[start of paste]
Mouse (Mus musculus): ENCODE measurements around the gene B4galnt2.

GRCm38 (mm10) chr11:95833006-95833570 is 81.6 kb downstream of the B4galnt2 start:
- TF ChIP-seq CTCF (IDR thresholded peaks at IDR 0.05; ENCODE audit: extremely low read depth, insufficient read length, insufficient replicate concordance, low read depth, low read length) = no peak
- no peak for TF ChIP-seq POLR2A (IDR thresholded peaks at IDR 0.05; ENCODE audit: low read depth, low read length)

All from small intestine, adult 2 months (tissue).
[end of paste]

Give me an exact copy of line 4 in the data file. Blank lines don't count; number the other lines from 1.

- no peak for TF ChIP-seq POLR2A (IDR thresholded peaks at IDR 0.05; ENCODE audit: low read depth, low read length)